Was the NDP right to delay an election?

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The political story in the capital is that the Bloc and the NDP will sustain the Harper government, at least for several weeks.  The commentators have not been kind and have characterized the NDP particularly as weak and vacillating, nothing short of turncoats on their record of 79 votes against the Conservatives.

Some are looking for every opportunity to spin it as badly as possible for Jack Layton and have seized on CAW President Ken Lewenza’s comments that the EI changes which the NDP have said they will vote for are “crumbs.” Of course, Lewenza’s comments made no reference to Layton or the NDP and stated the obvious in that temporarily extending benefits for up to 190,000 people does not help the vast majority of the 1.6 million unemployed.

Ken Georgetti said about the same in his comments -- the difference only in tone -- to wit, we will take the close to $1 billion in crumbs because it will be meaningful for some unemployed workers.

The gruesome numbers on unemployment and EI are laid out succinctly by Armine Yalnizyan in her posting to the Progressive Economists Forum.

The consensus is that these measures are not enough to warrant support for Harper’s government.  Indeed, my own union, which yesterday was hit with a body blow announcement of pulp and paper mill closures at five locations, was forced to say that a government that does nothing in the face of these disasters has lost its moral right to govern.

But let's not confuse these realities with the decision by the Bloc and NDP to hold off the election campaign for at least at few weeks longer.  Clearly, these calculations involve much more than the numbers of unemployed that will collect the extra EI benefits.  Calculations which need not remain a mystery to those outside the inner circle, because they are more or less summed up in NDP campaign manager Brian Topp’s blog on the online edition of the Globe and Mail.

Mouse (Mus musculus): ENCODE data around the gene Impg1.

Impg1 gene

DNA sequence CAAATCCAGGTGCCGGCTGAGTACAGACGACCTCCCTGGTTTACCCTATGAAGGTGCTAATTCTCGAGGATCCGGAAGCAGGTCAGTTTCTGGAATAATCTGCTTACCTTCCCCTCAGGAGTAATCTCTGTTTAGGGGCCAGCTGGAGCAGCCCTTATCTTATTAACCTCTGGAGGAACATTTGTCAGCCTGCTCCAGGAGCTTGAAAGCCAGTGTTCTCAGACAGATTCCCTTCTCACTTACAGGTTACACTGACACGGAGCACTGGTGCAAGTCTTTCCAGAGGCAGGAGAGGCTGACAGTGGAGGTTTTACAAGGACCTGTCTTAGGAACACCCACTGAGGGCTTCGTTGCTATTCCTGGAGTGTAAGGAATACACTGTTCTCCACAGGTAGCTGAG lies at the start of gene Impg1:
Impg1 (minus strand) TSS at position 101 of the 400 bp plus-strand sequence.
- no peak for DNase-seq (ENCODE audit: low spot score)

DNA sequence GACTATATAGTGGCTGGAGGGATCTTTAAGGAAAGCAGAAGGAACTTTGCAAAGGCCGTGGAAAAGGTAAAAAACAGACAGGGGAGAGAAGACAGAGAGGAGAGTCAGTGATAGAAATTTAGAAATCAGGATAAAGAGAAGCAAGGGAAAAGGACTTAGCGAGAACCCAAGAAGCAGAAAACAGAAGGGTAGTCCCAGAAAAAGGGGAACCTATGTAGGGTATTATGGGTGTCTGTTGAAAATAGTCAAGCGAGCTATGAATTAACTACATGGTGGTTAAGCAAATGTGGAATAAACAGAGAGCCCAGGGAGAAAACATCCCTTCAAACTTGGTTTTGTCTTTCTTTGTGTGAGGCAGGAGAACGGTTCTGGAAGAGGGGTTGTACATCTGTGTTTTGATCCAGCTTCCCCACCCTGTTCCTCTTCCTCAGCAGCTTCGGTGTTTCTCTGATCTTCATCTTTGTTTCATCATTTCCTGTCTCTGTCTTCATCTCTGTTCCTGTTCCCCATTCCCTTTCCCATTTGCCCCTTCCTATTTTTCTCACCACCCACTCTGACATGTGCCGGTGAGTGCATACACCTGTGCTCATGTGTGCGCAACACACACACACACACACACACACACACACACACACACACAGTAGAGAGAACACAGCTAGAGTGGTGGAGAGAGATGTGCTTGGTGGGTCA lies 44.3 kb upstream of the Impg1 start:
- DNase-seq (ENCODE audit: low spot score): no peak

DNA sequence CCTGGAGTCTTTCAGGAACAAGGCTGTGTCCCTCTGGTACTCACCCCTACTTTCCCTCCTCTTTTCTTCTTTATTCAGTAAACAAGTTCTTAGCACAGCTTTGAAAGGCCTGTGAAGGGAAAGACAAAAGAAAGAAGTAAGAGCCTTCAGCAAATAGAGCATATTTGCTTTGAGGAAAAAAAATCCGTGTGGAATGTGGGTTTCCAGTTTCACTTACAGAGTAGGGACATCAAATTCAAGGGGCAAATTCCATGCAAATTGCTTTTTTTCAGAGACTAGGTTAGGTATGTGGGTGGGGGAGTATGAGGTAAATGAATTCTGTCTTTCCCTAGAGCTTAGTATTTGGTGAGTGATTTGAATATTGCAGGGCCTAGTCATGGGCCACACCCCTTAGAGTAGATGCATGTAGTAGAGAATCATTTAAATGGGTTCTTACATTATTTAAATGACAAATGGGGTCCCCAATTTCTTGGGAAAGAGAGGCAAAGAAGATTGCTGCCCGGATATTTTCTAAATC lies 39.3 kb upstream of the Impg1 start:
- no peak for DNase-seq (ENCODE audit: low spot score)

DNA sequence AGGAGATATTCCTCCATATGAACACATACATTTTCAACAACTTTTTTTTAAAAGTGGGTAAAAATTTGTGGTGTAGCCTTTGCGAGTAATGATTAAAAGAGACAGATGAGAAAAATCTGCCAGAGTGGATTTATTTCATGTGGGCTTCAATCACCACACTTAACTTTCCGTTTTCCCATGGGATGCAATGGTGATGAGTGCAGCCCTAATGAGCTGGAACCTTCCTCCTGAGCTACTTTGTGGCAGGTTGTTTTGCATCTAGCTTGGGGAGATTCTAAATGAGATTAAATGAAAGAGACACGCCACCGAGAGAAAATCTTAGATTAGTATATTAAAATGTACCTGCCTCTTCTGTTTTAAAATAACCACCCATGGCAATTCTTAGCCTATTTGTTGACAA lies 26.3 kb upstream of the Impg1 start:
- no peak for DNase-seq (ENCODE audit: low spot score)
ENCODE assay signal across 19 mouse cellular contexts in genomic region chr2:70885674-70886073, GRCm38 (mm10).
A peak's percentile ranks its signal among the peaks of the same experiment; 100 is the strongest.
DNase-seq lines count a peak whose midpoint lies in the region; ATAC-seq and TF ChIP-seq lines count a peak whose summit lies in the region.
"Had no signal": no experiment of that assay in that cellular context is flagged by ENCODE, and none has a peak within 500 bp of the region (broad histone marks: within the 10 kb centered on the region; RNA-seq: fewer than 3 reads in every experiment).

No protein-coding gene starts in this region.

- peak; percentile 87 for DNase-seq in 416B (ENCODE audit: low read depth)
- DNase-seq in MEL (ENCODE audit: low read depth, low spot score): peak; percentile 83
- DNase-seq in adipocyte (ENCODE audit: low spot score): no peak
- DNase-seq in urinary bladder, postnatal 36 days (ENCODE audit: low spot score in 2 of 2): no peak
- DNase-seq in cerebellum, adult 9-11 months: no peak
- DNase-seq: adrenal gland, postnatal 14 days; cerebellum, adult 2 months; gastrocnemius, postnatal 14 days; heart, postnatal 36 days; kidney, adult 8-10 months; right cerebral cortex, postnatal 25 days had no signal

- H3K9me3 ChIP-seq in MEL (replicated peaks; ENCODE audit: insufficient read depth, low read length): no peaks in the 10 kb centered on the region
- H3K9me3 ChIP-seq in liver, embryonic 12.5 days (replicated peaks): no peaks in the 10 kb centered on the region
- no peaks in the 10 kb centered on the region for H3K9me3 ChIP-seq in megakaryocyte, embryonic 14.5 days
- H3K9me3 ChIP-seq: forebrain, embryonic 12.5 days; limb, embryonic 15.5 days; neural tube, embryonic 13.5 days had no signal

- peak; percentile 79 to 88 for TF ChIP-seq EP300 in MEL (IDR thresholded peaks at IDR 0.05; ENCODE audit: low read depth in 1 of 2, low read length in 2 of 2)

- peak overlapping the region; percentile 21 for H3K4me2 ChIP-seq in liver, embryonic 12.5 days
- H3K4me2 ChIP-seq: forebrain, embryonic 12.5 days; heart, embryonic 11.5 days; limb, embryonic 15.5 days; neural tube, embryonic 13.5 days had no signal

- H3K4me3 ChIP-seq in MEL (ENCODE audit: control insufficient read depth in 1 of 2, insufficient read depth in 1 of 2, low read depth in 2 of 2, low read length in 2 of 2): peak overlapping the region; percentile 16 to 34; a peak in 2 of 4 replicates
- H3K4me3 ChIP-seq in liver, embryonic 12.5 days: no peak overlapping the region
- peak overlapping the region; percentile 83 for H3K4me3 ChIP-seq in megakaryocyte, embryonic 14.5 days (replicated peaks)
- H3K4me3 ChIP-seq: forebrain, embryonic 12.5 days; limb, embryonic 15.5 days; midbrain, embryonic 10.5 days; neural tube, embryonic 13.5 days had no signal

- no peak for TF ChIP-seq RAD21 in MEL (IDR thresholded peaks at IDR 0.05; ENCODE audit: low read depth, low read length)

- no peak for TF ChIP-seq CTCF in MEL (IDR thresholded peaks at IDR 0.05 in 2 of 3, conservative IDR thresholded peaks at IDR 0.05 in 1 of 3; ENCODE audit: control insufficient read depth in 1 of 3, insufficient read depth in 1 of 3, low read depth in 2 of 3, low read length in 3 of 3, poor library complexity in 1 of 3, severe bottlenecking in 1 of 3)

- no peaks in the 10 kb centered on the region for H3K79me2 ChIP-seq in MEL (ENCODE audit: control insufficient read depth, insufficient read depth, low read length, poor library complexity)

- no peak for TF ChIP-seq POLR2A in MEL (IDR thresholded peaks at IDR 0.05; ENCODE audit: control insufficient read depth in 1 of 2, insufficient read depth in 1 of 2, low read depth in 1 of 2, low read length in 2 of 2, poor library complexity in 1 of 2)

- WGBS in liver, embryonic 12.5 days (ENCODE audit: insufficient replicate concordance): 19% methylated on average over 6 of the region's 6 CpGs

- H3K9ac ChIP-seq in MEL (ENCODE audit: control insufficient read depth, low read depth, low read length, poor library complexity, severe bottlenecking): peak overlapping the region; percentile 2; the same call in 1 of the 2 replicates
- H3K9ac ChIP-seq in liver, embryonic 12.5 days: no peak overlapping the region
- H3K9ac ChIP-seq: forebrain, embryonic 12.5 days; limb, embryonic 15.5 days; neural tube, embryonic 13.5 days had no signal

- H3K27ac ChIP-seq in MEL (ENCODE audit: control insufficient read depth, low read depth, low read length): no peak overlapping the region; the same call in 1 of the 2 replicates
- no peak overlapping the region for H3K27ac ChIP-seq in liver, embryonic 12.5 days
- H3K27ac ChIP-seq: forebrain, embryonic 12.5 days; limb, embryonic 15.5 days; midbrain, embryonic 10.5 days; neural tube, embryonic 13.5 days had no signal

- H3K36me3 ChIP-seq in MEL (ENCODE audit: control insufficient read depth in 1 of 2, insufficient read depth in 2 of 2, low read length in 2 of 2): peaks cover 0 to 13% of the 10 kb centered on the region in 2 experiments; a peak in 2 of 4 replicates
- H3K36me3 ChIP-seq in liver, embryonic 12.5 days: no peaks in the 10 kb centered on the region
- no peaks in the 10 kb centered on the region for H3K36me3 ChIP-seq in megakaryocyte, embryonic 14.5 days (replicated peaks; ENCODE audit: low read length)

The argument is simple, and, I believe, sound.  The odds are against defeating Harper in a hurry-up campaign, so why should we be in a hurry?  As Topp said, “Eleven months is not a lot of time to recharge for another federal election campaign.” 

Another concern heard around Ottawa labour and NGO offices is Ignatieff’s lackluster performance and a danger that he may implode once tested.  That combined with Ignatieff’s clear shift to the right on social and economic issues, has dampened enthusiasm for a quick campaign (and there was little to begin with) based on the Liberal leader presenting a credible and winnable alternative. 

We are in pre-election territory and will drift inevitably towards the edge. Labour and civil society have a little more time to get ready to make a difference, as will the opposition parties. In the meantime, about 1,500 of my members who have just received the ultimate bad news and who will not even receive the severance pay that is owed to them will get a few more weeks of EI.

 

Fred Wilson is the Assistant to the President of the Communications, Energy and Paperworkers Union. He will be contributing a regular column, National Office: Looking out from Ottawa, to rabble.ca.

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